5.  At the end of the month, you can use the system to balance your checkbook, reconcile bank statements, and plan for the next month.  (Again, there will be much more about how the system works, in upcoming posts.)

Whew!  That’s enough for one day.  So, gather your materials, grab that stack of bills, get out your checkbook, and get ready to get organized!  And, remember, if you haven’t already done so, consider subscribing to the RSS or Email updates – and be sure to check out tomorrow’s post – step 2!

Click here for Step 1 – The Introduction

Click here for Step 2 – The Setup

Click here for Step 3 – Non-Monthly Bills

7 thoughts on “Bills-In-A-Box: The Stress-Free System For Organizing Your Finances – Introduction (Step 1 of 5)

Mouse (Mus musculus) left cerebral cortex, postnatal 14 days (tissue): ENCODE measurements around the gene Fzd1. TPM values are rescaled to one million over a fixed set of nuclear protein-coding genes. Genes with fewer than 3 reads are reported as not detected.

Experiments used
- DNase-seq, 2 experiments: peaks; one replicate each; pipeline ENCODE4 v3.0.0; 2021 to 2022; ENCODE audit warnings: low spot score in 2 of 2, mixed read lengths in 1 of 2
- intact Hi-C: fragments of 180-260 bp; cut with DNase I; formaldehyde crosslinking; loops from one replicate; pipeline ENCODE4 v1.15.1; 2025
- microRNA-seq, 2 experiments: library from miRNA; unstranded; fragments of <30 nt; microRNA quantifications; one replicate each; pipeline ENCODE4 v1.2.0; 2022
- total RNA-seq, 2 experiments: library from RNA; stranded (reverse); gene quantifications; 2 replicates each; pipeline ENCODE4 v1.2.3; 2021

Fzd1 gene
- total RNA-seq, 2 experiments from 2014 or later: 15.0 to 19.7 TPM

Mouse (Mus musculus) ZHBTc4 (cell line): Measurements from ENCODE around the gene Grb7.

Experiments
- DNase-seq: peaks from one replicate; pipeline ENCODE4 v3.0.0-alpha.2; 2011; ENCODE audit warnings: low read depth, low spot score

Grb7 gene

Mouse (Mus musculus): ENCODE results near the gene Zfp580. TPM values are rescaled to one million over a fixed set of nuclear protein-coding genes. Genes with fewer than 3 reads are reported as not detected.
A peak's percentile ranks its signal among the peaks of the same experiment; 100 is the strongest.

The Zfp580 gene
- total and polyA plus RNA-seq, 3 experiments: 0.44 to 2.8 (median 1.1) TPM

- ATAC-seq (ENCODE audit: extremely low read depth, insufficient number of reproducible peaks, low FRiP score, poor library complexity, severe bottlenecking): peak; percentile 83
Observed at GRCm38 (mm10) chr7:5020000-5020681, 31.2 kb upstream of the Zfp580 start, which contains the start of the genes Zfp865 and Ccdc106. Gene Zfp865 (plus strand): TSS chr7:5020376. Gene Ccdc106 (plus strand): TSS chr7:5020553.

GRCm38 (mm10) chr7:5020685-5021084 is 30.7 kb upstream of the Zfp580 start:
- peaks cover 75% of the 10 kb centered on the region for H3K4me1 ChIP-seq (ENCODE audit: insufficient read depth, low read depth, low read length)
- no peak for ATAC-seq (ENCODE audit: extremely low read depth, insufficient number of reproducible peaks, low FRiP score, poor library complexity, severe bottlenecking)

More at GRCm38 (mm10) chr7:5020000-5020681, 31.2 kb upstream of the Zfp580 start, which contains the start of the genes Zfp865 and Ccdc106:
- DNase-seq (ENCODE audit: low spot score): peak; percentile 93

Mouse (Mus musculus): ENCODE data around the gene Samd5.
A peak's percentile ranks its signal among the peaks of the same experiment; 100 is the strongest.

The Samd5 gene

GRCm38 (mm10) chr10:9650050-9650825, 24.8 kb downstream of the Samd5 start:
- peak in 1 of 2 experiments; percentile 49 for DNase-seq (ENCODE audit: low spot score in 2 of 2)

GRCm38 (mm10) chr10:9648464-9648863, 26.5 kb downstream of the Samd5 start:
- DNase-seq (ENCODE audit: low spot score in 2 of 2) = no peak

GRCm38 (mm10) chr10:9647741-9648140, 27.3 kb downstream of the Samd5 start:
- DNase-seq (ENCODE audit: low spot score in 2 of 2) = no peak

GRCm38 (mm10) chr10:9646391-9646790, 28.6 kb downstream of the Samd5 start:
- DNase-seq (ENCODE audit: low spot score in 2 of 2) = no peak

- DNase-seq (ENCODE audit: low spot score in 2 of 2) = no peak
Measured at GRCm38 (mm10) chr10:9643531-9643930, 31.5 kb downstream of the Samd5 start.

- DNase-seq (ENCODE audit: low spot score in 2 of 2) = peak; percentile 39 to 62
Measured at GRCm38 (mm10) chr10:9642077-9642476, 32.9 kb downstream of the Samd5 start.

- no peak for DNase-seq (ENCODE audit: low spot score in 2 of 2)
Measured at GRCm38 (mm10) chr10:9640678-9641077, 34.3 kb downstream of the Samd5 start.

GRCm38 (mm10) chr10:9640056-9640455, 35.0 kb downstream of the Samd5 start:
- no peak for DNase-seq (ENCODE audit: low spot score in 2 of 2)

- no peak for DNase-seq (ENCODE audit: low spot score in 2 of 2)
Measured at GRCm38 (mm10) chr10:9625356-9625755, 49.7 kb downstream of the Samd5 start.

1. In the past, I used a system similar to this except with a filing cabinet. Recently, we’ve been moving towards electronic statements and online bill pay to cut down on the clutter in the filing cabinet.

    When starting out, there’s something special about handling physical bills. It helps to visualize the money going out, especially if money was handled carelessly in the past. Now that we’ve got a system and budget that works, automating the tasks has saved us a lot of time.

  2. This will sound horrible but have you considered doing everything electronically? I do it electronically, back it up on an external hard drive and a CD in a fire safe. I use a scanner for important bills, receipts, but I use electronic bills for everything else.

    I have an excel spreadsheet for detailed due dates for all bills like utilities, credit cards, property taxes, mortgage, etc. Everything is electronically mapped out. It’s fantastic.